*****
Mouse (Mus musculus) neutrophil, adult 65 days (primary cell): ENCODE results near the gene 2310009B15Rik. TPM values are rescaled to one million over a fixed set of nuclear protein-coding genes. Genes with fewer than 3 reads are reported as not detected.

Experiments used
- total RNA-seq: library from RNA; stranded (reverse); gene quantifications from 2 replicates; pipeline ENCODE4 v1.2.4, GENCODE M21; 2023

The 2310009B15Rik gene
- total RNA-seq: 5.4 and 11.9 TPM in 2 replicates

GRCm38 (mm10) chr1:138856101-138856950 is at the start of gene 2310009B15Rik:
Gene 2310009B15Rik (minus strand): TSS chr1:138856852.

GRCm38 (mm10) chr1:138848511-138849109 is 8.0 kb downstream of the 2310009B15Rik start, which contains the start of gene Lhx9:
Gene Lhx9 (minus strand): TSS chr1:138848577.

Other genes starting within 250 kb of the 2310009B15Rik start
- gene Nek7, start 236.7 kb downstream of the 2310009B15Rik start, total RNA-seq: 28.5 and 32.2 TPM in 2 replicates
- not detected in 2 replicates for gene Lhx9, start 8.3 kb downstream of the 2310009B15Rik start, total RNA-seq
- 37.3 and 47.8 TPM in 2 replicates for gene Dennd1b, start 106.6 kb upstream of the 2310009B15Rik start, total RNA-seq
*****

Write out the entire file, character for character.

Mouse (Mus musculus) neutrophil, adult 65 days (primary cell): ENCODE results near the gene 2310009B15Rik. TPM values are rescaled to one million over a fixed set of nuclear protein-coding genes. Genes with fewer than 3 reads are reported as not detected.

Experiments used
- total RNA-seq: library from RNA; stranded (reverse); gene quantifications from 2 replicates; pipeline ENCODE4 v1.2.4, GENCODE M21; 2023

The 2310009B15Rik gene
- total RNA-seq: 5.4 and 11.9 TPM in 2 replicates

GRCm38 (mm10) chr1:138856101-138856950 is at the start of gene 2310009B15Rik:
Gene 2310009B15Rik (minus strand): TSS chr1:138856852.

GRCm38 (mm10) chr1:138848511-138849109 is 8.0 kb downstream of the 2310009B15Rik start, which contains the start of gene Lhx9:
Gene Lhx9 (minus strand): TSS chr1:138848577.

Other genes starting within 250 kb of the 2310009B15Rik start
- gene Nek7, start 236.7 kb downstream of the 2310009B15Rik start, total RNA-seq: 28.5 and 32.2 TPM in 2 replicates
- not detected in 2 replicates for gene Lhx9, start 8.3 kb downstream of the 2310009B15Rik start, total RNA-seq
- 37.3 and 47.8 TPM in 2 replicates for gene Dennd1b, start 106.6 kb upstream of the 2310009B15Rik start, total RNA-seq